Of course, as one judge observed during deliberations, within a chosen niche, incentive innovators should look for as broad adoption as possible. Challenges in clinical trial recruitment extend from life-threatening conditions affecting large populations to more rare conditions affecting more discrete populations.
“Do as I say not as I do.” vs. Be Patient-Centric
Self-selection bias probably tilted final presentations toward recommending blockchain and token solutions to the challenge. However, revealingly, when given the option to receive their prizes in familiar fiat (USD) or some form of cryptocurrency (e.g., bitcoin), all participants chose fiat. Even among the more intellectually curious, acceptance of tokens remains a tough sell.
A lesson learned is the importance of approaching the problem from the perspective of the users, the patients in particular. Such an approach highlights the value of focusing on the patient journey, having simple explanations (including of any tokens), and laying out clearly the workflow envisioned by any proposed solution.
Why Use A Token? vs. Let’s Use Multiple Tokens!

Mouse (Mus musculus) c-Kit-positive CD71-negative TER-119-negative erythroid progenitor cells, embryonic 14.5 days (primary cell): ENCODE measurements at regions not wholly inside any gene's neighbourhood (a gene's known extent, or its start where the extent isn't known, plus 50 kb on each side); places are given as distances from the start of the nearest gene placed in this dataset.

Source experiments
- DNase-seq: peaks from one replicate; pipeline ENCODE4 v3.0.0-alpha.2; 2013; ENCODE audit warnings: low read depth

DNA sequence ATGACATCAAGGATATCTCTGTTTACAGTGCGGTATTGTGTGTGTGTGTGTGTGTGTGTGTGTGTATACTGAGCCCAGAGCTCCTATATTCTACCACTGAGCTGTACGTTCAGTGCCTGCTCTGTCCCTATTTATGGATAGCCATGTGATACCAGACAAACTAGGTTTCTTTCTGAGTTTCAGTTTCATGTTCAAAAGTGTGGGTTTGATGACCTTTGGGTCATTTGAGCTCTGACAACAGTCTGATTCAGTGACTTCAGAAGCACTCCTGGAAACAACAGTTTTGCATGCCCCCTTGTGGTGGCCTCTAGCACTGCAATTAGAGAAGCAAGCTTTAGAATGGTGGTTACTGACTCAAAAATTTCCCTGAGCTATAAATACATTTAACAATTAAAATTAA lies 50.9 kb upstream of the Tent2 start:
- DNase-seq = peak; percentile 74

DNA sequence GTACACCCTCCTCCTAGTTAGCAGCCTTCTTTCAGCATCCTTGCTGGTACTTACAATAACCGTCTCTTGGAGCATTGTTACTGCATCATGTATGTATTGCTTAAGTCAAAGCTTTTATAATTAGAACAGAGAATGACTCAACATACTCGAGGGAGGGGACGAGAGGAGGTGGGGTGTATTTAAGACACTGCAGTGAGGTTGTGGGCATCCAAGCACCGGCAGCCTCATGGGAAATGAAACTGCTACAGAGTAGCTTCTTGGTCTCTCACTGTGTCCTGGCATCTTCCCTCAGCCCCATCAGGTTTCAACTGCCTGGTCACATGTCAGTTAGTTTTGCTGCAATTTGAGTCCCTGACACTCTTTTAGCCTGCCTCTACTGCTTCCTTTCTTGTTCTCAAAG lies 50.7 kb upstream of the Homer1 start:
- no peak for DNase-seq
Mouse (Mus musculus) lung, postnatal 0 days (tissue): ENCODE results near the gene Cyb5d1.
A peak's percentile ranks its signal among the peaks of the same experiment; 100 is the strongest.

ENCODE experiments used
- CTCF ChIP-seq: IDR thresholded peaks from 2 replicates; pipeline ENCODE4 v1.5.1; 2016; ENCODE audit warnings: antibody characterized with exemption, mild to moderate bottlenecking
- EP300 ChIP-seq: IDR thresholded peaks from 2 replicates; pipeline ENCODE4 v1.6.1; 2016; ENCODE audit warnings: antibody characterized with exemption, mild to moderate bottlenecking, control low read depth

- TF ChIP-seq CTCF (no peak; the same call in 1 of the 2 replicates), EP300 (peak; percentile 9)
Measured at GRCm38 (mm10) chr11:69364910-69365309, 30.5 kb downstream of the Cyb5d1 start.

Challenge participants stressed the need to deliver promised value to patients, which led some to consider (if not recommend) fiat incentives, and others to recommend multiple tokens. Value stability becomes more important for incentives delivered over a longer period of time, such as for completing behavioral milestones. Multiple tokens, such as one for recruitment and another for retention, allow more flexibility in matching features with user expectations. Regardless of the number of tokens, a number of teams proposed to limit token conversion to fiat. Of course, as came out at the presentations, giving value to such self-contained tokens could require negotiating with vendors to accept the tokens, complicating the go-to-market strategy.
Gamification vs. Bait and Switch
There was some focus on exactly what should be required for a participant to be eligible for an incentive, for example, mere enrollment or rather enrollment plus completion of the trial. The conditions should both identify valuable audiences for the recruiters and yet not undermine the value proposition to the prospective enrollees. In a commercial context, conditioning on purchase of a like good or service is one natural approach. In clinical trials, valuable audiences could be defined similarly.